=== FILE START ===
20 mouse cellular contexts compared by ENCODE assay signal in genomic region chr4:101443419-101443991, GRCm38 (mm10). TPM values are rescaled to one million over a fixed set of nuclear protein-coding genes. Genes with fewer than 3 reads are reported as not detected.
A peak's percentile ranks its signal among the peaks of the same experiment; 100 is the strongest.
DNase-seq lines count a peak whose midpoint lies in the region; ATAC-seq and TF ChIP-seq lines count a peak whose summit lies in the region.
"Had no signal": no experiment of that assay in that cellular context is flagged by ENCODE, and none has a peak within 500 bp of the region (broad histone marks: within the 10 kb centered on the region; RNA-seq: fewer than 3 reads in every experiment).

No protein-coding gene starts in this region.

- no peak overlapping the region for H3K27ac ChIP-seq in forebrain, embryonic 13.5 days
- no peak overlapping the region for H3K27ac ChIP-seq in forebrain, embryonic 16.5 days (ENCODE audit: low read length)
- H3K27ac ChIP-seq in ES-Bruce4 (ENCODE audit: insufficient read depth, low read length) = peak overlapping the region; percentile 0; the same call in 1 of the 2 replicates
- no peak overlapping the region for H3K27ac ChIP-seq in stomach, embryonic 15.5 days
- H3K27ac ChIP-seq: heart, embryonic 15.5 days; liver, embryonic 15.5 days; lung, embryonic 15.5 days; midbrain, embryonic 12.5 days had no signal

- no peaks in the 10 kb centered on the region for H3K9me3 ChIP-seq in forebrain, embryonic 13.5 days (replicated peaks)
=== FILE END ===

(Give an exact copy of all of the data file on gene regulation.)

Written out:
20 mouse cellular contexts compared by ENCODE assay signal in genomic region chr4:101443419-101443991, GRCm38 (mm10). TPM values are rescaled to one million over a fixed set of nuclear protein-coding genes. Genes with fewer than 3 reads are reported as not detected.
A peak's percentile ranks its signal among the peaks of the same experiment; 100 is the strongest.
DNase-seq lines count a peak whose midpoint lies in the region; ATAC-seq and TF ChIP-seq lines count a peak whose summit lies in the region.
"Had no signal": no experiment of that assay in that cellular context is flagged by ENCODE, and none has a peak within 500 bp of the region (broad histone marks: within the 10 kb centered on the region; RNA-seq: fewer than 3 reads in every experiment).

No protein-coding gene starts in this region.

- no peak overlapping the region for H3K27ac ChIP-seq in forebrain, embryonic 13.5 days
- no peak overlapping the region for H3K27ac ChIP-seq in forebrain, embryonic 16.5 days (ENCODE audit: low read length)
- H3K27ac ChIP-seq in ES-Bruce4 (ENCODE audit: insufficient read depth, low read length) = peak overlapping the region; percentile 0; the same call in 1 of the 2 replicates
- no peak overlapping the region for H3K27ac ChIP-seq in stomach, embryonic 15.5 days
- H3K27ac ChIP-seq: heart, embryonic 15.5 days; liver, embryonic 15.5 days; lung, embryonic 15.5 days; midbrain, embryonic 12.5 days had no signal

- no peaks in the 10 kb centered on the region for H3K9me3 ChIP-seq in forebrain, embryonic 13.5 days (replicated peaks)